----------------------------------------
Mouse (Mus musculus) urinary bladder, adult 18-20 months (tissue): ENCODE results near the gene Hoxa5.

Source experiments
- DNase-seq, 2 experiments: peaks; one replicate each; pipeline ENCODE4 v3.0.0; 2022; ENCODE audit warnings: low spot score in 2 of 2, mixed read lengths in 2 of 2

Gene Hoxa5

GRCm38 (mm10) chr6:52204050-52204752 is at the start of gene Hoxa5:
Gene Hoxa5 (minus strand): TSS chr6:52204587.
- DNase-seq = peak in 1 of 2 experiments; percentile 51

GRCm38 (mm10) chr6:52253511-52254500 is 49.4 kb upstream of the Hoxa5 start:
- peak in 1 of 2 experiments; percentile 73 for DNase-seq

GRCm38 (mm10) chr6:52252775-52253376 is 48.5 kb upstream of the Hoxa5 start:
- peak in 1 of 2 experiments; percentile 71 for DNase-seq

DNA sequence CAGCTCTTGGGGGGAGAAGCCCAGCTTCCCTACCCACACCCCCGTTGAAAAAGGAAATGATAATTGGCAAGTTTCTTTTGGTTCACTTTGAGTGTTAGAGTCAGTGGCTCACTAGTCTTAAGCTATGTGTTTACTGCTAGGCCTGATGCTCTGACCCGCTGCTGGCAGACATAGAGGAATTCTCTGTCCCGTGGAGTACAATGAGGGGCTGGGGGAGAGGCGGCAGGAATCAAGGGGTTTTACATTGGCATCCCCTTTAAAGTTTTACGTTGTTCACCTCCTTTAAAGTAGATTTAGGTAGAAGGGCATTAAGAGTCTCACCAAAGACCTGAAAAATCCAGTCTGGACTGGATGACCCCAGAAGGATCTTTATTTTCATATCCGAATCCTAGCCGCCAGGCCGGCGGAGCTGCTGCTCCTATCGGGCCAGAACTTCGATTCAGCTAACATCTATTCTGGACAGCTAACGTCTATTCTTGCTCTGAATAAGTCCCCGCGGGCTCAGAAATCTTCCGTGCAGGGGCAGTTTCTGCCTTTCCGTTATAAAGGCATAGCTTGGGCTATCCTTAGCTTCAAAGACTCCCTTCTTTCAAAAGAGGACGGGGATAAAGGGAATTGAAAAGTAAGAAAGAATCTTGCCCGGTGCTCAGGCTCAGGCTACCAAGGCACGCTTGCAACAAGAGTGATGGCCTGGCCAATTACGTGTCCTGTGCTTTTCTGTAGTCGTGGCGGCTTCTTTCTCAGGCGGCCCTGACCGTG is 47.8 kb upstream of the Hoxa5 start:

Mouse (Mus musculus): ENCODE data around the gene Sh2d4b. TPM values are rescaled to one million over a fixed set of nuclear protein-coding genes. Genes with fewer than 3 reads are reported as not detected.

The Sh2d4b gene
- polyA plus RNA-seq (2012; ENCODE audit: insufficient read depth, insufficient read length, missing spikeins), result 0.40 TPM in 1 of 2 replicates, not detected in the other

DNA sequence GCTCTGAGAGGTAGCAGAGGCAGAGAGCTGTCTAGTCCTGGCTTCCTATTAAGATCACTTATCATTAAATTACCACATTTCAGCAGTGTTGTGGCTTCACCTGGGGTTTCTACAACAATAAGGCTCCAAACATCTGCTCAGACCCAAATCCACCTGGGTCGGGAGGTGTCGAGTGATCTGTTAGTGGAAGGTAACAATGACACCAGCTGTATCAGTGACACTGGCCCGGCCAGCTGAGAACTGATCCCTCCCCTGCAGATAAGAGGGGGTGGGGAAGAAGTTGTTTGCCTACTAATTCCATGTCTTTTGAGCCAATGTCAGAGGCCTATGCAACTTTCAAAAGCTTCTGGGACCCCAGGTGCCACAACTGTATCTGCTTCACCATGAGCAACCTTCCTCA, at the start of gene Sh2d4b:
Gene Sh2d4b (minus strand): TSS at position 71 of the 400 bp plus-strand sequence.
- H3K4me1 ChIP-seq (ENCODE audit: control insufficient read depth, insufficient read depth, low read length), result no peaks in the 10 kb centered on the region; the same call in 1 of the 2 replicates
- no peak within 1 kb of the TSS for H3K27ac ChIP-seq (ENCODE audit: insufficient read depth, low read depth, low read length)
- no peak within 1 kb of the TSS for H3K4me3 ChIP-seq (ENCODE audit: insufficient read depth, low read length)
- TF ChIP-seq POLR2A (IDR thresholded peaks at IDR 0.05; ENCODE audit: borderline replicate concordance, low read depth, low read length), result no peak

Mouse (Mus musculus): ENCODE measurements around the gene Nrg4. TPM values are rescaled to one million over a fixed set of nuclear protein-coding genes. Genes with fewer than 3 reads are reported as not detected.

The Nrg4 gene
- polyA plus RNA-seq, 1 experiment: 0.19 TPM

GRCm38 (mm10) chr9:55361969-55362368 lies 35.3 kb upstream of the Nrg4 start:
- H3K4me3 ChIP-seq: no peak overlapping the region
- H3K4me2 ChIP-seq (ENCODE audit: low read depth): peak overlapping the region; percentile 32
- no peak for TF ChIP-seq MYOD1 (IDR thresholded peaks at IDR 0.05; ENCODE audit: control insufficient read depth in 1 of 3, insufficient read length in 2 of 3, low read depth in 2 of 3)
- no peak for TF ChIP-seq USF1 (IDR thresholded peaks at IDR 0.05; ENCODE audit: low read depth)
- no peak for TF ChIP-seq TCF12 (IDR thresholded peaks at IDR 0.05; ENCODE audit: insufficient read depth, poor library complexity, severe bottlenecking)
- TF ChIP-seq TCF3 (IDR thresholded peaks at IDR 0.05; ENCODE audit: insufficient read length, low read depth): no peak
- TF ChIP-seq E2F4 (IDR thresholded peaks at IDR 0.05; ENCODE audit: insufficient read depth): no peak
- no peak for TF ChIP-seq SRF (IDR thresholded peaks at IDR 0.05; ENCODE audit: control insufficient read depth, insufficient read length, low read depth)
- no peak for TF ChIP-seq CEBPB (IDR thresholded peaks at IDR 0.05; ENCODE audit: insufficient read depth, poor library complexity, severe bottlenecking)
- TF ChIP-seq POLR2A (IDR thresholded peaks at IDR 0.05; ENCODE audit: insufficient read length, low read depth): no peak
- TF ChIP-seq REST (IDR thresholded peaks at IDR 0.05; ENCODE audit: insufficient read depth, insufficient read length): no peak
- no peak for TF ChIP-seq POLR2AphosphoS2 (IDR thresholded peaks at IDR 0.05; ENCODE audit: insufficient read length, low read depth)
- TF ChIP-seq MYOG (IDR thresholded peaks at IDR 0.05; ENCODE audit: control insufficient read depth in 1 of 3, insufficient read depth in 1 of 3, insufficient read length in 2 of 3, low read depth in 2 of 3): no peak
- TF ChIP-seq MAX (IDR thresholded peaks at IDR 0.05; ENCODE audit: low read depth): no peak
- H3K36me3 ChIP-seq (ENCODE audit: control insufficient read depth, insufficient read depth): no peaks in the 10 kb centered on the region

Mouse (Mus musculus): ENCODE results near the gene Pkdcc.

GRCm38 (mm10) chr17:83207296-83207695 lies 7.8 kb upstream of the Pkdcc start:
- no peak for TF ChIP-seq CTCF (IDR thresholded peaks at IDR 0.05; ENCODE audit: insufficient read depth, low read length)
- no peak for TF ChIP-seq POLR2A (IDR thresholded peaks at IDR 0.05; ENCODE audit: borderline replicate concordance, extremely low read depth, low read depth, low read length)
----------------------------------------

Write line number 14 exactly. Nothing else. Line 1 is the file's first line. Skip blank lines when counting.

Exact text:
The Sh2d4b gene